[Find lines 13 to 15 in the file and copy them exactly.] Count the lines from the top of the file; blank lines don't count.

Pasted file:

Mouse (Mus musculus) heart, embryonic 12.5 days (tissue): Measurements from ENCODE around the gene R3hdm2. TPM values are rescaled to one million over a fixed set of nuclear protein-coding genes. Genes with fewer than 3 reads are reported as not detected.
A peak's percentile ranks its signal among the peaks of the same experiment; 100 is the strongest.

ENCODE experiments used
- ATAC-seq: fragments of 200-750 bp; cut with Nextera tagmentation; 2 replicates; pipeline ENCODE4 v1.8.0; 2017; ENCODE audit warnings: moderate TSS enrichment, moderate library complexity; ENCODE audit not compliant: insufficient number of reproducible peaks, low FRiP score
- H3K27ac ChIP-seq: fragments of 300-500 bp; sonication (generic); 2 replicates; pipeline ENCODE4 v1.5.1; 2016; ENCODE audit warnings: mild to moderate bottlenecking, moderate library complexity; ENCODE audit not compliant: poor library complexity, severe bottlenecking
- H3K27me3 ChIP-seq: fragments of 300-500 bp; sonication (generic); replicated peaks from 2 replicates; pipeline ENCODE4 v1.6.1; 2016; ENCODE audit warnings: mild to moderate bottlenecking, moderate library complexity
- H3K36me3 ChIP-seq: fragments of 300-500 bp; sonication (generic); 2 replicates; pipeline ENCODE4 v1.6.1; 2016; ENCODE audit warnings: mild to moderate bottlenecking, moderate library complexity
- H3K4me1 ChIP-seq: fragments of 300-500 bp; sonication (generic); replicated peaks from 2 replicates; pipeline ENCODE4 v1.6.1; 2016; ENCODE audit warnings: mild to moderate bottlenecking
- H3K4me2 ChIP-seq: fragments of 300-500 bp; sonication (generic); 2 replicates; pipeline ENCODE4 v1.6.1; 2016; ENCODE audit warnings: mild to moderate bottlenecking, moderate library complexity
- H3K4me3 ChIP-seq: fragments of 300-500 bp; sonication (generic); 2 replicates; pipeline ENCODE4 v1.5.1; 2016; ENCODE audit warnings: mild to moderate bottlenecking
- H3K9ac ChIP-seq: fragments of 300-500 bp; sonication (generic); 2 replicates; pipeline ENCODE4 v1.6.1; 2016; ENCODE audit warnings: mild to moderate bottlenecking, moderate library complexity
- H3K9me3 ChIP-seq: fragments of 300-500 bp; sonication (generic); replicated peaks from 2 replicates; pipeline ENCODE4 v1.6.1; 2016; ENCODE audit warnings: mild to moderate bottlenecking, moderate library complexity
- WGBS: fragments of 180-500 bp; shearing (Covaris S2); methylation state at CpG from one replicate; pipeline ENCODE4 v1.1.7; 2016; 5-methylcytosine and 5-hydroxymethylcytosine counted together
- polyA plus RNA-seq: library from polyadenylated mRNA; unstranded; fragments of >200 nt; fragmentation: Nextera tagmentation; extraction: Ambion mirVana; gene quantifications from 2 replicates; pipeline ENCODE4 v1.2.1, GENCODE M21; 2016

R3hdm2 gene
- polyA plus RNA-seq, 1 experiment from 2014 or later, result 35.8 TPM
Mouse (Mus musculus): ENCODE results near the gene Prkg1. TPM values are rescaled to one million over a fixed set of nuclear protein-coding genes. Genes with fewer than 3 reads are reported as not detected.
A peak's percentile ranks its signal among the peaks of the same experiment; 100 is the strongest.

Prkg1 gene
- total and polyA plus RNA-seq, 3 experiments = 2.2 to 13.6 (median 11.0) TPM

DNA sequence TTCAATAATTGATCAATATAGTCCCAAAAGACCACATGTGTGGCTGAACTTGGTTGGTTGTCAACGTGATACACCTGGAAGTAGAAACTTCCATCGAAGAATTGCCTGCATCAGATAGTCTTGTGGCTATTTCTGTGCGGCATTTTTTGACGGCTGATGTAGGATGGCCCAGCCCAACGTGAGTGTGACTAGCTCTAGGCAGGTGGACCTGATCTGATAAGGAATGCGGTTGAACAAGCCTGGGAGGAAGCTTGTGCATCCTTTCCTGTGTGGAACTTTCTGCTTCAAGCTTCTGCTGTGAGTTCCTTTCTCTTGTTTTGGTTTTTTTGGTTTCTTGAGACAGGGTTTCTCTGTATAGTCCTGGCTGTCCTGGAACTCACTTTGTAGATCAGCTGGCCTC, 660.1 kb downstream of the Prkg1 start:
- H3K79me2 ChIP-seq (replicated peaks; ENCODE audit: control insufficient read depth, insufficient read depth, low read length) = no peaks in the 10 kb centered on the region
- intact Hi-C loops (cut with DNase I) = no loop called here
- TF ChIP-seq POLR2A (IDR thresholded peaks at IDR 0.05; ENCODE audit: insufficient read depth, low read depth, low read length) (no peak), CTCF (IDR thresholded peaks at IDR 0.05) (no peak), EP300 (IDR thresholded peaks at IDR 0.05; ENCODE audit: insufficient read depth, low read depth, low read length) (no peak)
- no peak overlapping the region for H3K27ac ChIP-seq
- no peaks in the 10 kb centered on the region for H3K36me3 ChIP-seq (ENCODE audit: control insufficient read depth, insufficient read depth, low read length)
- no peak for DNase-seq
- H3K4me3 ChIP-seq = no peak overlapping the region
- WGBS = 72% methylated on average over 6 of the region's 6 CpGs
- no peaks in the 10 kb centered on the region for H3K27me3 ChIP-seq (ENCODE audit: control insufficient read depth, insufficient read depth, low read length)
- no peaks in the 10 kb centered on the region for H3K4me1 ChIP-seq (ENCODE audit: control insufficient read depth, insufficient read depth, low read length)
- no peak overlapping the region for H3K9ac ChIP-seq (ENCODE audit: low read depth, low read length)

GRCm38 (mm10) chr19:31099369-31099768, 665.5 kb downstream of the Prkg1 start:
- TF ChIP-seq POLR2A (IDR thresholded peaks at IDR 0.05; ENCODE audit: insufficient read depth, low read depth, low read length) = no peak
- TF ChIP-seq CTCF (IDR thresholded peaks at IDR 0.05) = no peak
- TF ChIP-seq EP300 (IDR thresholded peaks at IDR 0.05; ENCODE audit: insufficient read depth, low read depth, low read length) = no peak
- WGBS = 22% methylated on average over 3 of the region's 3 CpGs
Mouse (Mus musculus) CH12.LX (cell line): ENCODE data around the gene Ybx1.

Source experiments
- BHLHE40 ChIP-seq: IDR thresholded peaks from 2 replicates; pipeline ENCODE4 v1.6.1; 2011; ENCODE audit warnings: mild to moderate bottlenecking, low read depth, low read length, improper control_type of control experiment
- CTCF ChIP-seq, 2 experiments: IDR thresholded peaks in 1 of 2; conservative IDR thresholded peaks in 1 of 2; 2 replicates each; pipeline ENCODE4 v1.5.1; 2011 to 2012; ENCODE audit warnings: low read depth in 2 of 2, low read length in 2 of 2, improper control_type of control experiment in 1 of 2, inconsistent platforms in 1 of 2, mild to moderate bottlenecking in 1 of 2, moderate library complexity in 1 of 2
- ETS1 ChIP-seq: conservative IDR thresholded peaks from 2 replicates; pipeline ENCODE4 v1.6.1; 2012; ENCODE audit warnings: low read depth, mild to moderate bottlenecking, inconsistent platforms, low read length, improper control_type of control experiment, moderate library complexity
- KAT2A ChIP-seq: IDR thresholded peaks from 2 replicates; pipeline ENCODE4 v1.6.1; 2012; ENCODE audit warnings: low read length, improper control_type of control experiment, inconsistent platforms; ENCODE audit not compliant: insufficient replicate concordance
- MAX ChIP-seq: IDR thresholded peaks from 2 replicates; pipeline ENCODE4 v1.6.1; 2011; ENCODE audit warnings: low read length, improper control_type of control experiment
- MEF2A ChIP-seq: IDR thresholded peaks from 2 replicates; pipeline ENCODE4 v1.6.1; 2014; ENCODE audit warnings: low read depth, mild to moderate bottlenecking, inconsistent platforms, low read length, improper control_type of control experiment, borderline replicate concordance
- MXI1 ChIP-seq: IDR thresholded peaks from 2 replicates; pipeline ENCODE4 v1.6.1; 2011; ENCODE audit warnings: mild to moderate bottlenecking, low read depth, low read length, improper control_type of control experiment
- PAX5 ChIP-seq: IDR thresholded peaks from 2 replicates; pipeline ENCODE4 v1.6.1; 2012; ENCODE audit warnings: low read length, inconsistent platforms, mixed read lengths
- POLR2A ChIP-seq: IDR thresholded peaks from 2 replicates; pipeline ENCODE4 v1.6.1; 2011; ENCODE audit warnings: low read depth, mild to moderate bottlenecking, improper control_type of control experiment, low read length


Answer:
- WGBS: fragments of 180-500 bp; shearing (Covaris S2); methylation state at CpG from one replicate; pipeline ENCODE4 v1.1.7; 2016; 5-methylcytosine and 5-hydroxymethylcytosine counted together
- polyA plus RNA-seq: library from polyadenylated mRNA; unstranded; fragments of >200 nt; fragmentation: Nextera tagmentation; extraction: Ambion mirVana; gene quantifications from 2 replicates; pipeline ENCODE4 v1.2.1, GENCODE M21; 2016

R3hdm2 gene